Provided that -

(a) Nothing in this section shall limit or affect the power or authority of the House of Representatives or of any Court to punish for contempt:

(b) Nothing in this section shall limit or affect the jurisdiction or powers of any Court Martial, or of any officer in any of the New Zealand forces.

20. General rule as to justifications - (1) All rules and principles of the common law which render any circumstances a justification or excuse for any act or omission, or a defence to any charge, shall remain in force and apply in respect of a charge of any offence, whether under this Act or under any other enactment, except so far as they are altered by or are inconsistent with this Act or any other enactment.

(2) The matters provided for in this Part of this Act are hereby declared to be justifications or excuses in the case of all charges to which they are applicable.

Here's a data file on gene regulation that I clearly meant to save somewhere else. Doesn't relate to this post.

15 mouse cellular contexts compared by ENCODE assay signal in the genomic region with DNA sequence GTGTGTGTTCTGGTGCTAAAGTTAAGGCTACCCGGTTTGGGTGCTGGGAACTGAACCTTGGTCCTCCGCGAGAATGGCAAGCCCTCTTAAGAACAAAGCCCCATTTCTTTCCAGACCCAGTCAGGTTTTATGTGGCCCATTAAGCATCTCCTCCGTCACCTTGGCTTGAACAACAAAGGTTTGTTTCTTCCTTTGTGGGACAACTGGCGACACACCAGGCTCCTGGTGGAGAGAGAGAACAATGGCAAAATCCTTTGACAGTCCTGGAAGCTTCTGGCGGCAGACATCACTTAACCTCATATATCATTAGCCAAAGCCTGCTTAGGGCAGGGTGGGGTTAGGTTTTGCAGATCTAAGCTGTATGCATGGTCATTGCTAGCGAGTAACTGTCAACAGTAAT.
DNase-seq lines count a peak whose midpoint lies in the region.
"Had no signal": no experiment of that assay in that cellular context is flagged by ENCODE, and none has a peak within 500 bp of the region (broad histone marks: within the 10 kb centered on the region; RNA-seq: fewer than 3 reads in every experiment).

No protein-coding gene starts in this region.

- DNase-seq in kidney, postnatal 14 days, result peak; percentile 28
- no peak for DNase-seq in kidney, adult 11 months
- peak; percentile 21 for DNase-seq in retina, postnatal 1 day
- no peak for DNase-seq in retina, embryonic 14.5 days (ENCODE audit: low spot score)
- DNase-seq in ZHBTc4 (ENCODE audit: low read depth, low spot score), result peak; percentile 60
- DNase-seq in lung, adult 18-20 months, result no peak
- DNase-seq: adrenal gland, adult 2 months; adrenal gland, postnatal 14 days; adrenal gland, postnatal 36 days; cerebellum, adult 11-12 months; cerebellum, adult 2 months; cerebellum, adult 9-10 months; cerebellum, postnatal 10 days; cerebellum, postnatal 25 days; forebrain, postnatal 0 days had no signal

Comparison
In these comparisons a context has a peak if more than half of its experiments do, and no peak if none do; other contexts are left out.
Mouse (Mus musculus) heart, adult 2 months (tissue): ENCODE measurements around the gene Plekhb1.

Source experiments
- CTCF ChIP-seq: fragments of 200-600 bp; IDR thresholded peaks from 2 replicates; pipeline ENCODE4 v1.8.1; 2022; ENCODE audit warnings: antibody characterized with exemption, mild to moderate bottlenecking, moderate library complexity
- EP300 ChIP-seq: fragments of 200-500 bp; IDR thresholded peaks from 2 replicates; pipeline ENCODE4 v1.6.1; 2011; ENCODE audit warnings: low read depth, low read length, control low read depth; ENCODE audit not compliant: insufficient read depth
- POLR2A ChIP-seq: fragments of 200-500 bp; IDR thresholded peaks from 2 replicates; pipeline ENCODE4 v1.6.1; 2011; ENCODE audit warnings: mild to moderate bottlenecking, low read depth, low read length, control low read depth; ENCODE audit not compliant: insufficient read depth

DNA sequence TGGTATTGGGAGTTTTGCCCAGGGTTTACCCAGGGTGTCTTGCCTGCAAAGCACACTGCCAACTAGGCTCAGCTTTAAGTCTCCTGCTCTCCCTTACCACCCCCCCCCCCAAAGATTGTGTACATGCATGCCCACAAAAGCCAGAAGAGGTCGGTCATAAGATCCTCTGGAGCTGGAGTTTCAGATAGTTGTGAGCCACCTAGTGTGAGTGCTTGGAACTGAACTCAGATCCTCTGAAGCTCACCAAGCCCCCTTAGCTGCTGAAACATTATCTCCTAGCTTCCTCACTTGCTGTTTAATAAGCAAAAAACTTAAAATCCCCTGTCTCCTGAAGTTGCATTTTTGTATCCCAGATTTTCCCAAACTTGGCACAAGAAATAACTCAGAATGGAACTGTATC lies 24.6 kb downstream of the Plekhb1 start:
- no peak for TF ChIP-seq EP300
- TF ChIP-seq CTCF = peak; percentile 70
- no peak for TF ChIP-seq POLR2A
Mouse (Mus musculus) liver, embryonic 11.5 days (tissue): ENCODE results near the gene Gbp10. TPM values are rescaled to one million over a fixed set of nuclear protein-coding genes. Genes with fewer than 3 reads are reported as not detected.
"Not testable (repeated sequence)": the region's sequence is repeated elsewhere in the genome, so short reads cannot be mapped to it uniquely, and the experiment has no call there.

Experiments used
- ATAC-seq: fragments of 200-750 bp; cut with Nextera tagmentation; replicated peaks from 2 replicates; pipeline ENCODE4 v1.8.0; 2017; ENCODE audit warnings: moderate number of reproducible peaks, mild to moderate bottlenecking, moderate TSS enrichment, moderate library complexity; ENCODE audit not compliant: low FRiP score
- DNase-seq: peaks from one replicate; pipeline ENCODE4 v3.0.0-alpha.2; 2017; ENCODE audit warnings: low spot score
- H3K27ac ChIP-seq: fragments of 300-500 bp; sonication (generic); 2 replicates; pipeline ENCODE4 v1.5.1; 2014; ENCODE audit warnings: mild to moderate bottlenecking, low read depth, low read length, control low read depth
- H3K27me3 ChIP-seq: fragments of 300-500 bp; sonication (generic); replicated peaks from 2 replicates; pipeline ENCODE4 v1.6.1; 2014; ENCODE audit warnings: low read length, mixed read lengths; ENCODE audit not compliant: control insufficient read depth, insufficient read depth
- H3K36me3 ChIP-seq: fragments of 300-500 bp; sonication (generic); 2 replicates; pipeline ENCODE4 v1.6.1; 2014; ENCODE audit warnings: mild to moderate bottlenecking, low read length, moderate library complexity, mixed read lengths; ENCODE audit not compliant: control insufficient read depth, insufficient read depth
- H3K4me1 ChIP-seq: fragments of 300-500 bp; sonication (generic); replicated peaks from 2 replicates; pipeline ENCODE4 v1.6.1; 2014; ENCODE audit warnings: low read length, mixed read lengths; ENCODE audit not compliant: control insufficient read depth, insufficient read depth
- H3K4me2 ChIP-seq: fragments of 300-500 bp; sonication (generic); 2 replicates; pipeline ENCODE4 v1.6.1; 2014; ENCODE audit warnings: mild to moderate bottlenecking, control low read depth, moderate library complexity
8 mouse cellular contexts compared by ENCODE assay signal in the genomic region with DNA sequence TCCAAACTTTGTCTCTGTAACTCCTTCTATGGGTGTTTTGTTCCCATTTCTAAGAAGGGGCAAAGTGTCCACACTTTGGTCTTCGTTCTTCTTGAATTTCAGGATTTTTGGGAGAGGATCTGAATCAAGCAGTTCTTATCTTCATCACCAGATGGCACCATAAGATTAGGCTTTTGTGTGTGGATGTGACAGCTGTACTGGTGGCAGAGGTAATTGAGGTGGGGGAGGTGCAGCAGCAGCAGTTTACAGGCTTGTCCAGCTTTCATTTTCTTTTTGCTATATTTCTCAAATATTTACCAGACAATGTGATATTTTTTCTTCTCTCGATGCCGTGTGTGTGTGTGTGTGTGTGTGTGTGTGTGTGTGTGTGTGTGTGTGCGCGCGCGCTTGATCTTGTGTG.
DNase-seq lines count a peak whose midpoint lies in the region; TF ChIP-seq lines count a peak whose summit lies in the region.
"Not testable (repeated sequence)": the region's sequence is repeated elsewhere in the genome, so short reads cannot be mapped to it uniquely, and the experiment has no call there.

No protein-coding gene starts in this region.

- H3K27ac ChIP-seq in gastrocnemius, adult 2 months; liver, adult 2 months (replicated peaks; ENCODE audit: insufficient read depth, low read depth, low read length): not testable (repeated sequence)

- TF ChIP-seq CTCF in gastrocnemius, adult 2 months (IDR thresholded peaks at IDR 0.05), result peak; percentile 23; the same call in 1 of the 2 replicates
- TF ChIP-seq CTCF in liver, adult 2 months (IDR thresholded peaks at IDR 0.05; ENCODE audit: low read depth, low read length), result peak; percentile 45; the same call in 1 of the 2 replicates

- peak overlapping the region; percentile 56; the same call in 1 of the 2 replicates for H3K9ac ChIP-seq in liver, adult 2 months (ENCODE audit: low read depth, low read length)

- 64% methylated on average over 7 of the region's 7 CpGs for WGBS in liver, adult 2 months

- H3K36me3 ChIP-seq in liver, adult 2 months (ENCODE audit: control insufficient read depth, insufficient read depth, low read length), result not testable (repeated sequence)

25. Ignorance of the law - The fact that an offender is ignorant of the law is not an excuse for any offence committed by him.

35. Arrest of persons found committing certain crimes - Every one is justified in arresting without warrant -

(a) Any person whom he finds committing an offence against this Act that is punishable by death or for which the maximum punishment is not less than 3 years' imprisonment:

(b) Any person whom he finds by night committing an offence against this Act.

36. Arrest of person believed to be committing crime by night - Every one is protected from criminal responsibility for arresting without warrant any person whom he finds by night in circumstances affording reasonable and probable grounds for believing that that person is committing an offence against this Act.

37. Arrest after commission of certain crimes - Where any offence against this Act has been committed, every one who believes, on reasonable and probable grounds, that any person has committed that offence is protected from criminal responsibility for arresting that person without warrant, whether or not that person committed the offence.